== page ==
Monday, September 08, 2008


"The real destroyer of the liberties of the people is he who spreads among them, bounties, donations and benefits." Plutarch.

Today, o gentle reader, the diatribist stands, or rather grovels in contrition upon the printed page, ashamed and corrected, both for his presumption and his naïveté - traits that have led to the downfall and humiliation of many a man, including Lord Chelmsford whose display of the same traits led to the massacre by the Zulus of the British army at Isandhlwana, and Romanos Diogenes, whose misguided handling of the battle of Manzikert on 26 August 1071, led to the occupation of Asia Minor by the Seljuk Turks.
Last year, moved by scenes of the arcadian landscape of the Peloponnese consumed in flame, I decided to lend a hand with the various fundraising appeals that were being organised. After a brief stint on ABC Radio with the omnipresent George Donikian and the effervescent Angela Pippos, I was profoundly moved, though unsurprised, at the volume of calls by ordinary Australians, pledging their monetary support and expressing their concern for the plight of the hapless fire victims. To me, this once more underlined the deep humanitarian lode running among the soul-stratum of Australian society. It also made me marvel at how, through our presence in this country, suddenly, an ostensibly unrelated people on the other side of the globe, can be viewed as kin.
Imbued and glowing with this fervent sense of peace, goodwill and solidarity to all mankind, my soaring spirits crashed with a resounding and downright messy splat upon the wet-concrete pavement of optimism when I next manned the telephones at the 3XY Radio Hellas Radiathon. For after taking a few pledges down, I received the following call from an elderly gentleman who snapped at me with an iron tongue resounding on a palette of granite:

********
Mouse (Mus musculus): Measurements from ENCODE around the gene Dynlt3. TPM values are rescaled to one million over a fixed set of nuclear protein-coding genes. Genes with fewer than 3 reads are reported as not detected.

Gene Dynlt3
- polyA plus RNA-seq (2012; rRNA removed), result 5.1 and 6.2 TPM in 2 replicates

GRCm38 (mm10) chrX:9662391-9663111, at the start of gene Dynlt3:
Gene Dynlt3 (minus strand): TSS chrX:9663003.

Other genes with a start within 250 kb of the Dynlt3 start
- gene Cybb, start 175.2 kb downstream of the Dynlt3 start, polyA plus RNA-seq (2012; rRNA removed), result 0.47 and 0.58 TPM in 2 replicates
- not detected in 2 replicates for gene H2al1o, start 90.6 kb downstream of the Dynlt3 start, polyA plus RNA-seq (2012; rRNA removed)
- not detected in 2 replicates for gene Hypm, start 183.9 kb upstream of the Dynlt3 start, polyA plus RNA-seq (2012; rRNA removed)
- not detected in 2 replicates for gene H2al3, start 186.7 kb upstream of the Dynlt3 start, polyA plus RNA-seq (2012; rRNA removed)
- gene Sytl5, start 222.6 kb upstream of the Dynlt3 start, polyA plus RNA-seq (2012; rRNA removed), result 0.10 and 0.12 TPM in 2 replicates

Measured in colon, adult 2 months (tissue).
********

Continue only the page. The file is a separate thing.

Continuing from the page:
Caller: "I just want to tell you that you are a moron and a stooge."
I: "Thank you. Can I enquire as to the basis of your opinion?"
Caller: "Because you are an idiot and you and everyone else there are in league with all the thieves who take money from poor pensioners like me and give it to the Greek government so that they can fight elections."
I: "Yes but this is the fire appeal. It has nothing to do with politics. And anyway, if you don't want to give any money, that's fine. No one is forcing you."
Caller: "You are all liars and cheats. You are all agents of the Greek government. How much are you getting paid to launder money for Nea Dimokratia?"
I am relatively used to crackpot callers, having presented various radio programmes over the years, wherein diverse people have rung up asking me to confirm rumours about the personal lives of other presenters, or where they can purchase the best feta cheese. I am also used to people disputing the wisdom of fundraisers, and remember still the bizarre argument of a woman whose call I took during the 1997 Easter Appeal for the Greeks of Northern Epirus. Her contention was that an appeal was not necessary because having been deprived of all luxuries for so many years, the Northern Epirots would not know how to apply the money raised.
This time however, I completely lost my composure. I sallied forth down the mouthpiece, firing volley after volley of expressions of righteous indignation. Through gritted teeth, I tersely informed the gentleman that Greece was smouldering in the throes of a national catastrophe and that it was narrow minded people like him who, in casting malicious, cynical and unjustified aspersions in a time of crisis instead of doing all that he could to alleviate his situation, personified everything that was wrong with the Greek people. I equated him with the Lacedaemonians who refused to accompany the rest of the Greeks in their punitive expeditions against the Persians and as a result, fell by the historical wayside of irrelevance. Having understood the word Lacedaemonian as an expletive, the old gentleman uttered a few choice, easily intelligible expletives of his own, referring to farm animals and promptly hung up the telephone.